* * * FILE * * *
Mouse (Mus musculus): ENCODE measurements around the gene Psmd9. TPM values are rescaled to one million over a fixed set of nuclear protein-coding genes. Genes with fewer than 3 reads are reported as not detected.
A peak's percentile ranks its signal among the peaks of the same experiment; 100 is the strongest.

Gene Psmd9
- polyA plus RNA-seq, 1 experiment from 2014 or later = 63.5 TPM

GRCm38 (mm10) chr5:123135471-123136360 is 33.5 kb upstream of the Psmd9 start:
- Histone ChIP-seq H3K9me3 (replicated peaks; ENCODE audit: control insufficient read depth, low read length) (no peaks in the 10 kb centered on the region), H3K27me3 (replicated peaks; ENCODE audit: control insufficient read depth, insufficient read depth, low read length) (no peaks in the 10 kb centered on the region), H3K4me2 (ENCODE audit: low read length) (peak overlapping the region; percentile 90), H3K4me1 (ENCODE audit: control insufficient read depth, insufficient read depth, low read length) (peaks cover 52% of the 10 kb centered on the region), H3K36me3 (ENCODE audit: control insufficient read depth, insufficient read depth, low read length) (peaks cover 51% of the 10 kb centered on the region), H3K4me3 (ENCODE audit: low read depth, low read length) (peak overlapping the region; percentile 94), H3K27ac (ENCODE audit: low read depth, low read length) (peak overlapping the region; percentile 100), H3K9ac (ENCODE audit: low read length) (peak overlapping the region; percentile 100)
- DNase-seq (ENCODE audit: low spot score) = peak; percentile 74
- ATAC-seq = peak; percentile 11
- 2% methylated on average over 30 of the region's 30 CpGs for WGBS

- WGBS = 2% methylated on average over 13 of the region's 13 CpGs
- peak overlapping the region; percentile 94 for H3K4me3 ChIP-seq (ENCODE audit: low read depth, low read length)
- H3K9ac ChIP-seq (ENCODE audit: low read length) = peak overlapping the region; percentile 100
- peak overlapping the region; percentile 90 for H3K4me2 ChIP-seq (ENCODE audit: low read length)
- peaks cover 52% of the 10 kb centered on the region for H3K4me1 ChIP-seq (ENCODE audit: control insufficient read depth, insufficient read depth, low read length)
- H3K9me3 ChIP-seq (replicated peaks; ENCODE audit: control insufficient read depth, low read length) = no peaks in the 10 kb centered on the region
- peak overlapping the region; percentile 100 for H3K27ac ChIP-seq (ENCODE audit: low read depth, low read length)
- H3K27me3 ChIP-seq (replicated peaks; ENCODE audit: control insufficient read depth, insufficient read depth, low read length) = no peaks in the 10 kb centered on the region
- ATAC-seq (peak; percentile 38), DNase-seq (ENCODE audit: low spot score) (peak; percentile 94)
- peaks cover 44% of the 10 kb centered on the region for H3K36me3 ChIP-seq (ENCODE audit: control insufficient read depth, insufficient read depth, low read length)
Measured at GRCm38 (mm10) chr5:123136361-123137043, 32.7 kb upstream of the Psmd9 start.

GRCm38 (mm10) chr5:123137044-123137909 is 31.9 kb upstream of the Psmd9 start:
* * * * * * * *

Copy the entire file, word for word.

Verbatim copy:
Mouse (Mus musculus): ENCODE measurements around the gene Psmd9. TPM values are rescaled to one million over a fixed set of nuclear protein-coding genes. Genes with fewer than 3 reads are reported as not detected.
A peak's percentile ranks its signal among the peaks of the same experiment; 100 is the strongest.

Gene Psmd9
- polyA plus RNA-seq, 1 experiment from 2014 or later = 63.5 TPM

GRCm38 (mm10) chr5:123135471-123136360 is 33.5 kb upstream of the Psmd9 start:
- Histone ChIP-seq H3K9me3 (replicated peaks; ENCODE audit: control insufficient read depth, low read length) (no peaks in the 10 kb centered on the region), H3K27me3 (replicated peaks; ENCODE audit: control insufficient read depth, insufficient read depth, low read length) (no peaks in the 10 kb centered on the region), H3K4me2 (ENCODE audit: low read length) (peak overlapping the region; percentile 90), H3K4me1 (ENCODE audit: control insufficient read depth, insufficient read depth, low read length) (peaks cover 52% of the 10 kb centered on the region), H3K36me3 (ENCODE audit: control insufficient read depth, insufficient read depth, low read length) (peaks cover 51% of the 10 kb centered on the region), H3K4me3 (ENCODE audit: low read depth, low read length) (peak overlapping the region; percentile 94), H3K27ac (ENCODE audit: low read depth, low read length) (peak overlapping the region; percentile 100), H3K9ac (ENCODE audit: low read length) (peak overlapping the region; percentile 100)
- DNase-seq (ENCODE audit: low spot score) = peak; percentile 74
- ATAC-seq = peak; percentile 11
- 2% methylated on average over 30 of the region's 30 CpGs for WGBS

- WGBS = 2% methylated on average over 13 of the region's 13 CpGs
- peak overlapping the region; percentile 94 for H3K4me3 ChIP-seq (ENCODE audit: low read depth, low read length)
- H3K9ac ChIP-seq (ENCODE audit: low read length) = peak overlapping the region; percentile 100
- peak overlapping the region; percentile 90 for H3K4me2 ChIP-seq (ENCODE audit: low read length)
- peaks cover 52% of the 10 kb centered on the region for H3K4me1 ChIP-seq (ENCODE audit: control insufficient read depth, insufficient read depth, low read length)
- H3K9me3 ChIP-seq (replicated peaks; ENCODE audit: control insufficient read depth, low read length) = no peaks in the 10 kb centered on the region
- peak overlapping the region; percentile 100 for H3K27ac ChIP-seq (ENCODE audit: low read depth, low read length)
- H3K27me3 ChIP-seq (replicated peaks; ENCODE audit: control insufficient read depth, insufficient read depth, low read length) = no peaks in the 10 kb centered on the region
- ATAC-seq (peak; percentile 38), DNase-seq (ENCODE audit: low spot score) (peak; percentile 94)
- peaks cover 44% of the 10 kb centered on the region for H3K36me3 ChIP-seq (ENCODE audit: control insufficient read depth, insufficient read depth, low read length)
Measured at GRCm38 (mm10) chr5:123136361-123137043, 32.7 kb upstream of the Psmd9 start.

GRCm38 (mm10) chr5:123137044-123137909 is 31.9 kb upstream of the Psmd9 start: